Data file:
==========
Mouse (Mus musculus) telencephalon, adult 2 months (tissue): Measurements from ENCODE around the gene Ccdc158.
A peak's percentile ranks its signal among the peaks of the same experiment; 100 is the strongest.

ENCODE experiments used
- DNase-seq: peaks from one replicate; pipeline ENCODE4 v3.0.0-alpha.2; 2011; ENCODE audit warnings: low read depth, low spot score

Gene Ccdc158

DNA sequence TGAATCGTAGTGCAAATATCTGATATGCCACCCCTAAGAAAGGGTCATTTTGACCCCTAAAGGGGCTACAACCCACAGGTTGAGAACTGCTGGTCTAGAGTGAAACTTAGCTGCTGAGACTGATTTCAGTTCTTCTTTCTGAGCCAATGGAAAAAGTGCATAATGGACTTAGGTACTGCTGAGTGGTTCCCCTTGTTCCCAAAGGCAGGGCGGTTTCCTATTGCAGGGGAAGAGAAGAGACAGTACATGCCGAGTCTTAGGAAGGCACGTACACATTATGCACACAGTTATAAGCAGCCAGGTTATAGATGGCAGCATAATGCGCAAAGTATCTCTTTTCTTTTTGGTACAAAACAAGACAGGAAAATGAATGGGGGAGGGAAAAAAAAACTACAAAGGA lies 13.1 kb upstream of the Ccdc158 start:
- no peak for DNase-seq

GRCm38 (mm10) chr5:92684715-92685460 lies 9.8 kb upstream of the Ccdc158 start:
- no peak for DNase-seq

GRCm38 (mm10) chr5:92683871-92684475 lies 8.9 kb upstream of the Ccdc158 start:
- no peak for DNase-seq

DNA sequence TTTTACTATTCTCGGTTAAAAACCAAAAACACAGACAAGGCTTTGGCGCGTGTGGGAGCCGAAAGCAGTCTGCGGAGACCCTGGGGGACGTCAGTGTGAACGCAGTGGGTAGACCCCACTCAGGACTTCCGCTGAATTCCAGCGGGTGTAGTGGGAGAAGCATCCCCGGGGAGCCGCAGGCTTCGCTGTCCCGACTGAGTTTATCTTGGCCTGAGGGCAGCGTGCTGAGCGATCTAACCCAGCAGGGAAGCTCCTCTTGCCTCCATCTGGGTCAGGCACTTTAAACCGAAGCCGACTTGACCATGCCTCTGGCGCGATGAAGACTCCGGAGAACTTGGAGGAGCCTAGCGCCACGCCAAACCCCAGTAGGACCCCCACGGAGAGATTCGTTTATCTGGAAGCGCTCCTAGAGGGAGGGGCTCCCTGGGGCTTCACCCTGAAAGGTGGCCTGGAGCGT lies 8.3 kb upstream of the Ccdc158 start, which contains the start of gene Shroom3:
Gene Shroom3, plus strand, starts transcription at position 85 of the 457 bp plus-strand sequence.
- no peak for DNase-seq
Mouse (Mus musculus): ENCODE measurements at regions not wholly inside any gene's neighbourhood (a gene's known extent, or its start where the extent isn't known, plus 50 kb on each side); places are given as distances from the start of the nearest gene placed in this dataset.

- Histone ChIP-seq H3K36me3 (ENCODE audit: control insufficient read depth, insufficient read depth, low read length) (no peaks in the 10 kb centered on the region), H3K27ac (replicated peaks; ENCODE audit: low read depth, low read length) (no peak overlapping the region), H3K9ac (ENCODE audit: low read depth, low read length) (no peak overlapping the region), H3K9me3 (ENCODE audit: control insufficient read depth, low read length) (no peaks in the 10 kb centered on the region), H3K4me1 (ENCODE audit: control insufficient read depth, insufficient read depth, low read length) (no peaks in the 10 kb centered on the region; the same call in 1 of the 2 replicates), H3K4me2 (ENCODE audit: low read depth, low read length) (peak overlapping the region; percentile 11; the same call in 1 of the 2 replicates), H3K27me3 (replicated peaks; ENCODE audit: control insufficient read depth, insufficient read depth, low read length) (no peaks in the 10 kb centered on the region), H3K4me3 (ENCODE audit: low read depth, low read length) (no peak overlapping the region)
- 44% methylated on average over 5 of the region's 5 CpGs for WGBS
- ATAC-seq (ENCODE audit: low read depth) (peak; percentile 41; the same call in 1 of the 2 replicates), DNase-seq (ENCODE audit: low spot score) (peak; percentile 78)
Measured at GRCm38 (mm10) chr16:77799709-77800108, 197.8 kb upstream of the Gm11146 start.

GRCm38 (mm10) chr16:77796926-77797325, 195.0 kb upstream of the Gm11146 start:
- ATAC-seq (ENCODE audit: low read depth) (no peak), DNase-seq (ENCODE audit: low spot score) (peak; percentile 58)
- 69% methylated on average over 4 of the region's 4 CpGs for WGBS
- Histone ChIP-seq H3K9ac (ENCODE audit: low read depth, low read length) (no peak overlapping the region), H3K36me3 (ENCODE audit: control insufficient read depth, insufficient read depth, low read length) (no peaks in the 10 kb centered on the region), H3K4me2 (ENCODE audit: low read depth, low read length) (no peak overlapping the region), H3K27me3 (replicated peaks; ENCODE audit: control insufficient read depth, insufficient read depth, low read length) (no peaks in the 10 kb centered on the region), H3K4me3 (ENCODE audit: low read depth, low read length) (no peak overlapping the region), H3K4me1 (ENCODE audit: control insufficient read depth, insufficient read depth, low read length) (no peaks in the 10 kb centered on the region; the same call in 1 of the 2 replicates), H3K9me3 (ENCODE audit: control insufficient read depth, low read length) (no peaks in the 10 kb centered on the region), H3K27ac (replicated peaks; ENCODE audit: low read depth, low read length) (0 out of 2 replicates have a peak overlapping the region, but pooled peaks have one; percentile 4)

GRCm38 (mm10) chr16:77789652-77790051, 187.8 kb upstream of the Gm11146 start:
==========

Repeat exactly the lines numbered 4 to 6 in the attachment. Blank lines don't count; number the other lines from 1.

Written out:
- DNase-seq: peaks from one replicate; pipeline ENCODE4 v3.0.0-alpha.2; 2011; ENCODE audit warnings: low read depth, low spot score

Gene Ccdc158

DNA sequence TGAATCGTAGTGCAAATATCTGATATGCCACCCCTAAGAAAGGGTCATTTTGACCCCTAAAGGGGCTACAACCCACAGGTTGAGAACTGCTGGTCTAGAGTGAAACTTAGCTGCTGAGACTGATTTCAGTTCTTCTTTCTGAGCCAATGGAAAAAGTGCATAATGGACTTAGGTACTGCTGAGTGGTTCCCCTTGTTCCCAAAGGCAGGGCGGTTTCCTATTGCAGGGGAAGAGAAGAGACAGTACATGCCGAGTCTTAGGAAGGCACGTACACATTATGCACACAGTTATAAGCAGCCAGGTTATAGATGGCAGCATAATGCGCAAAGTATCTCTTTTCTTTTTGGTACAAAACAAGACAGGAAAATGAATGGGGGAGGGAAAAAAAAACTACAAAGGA lies 13.1 kb upstream of the Ccdc158 start: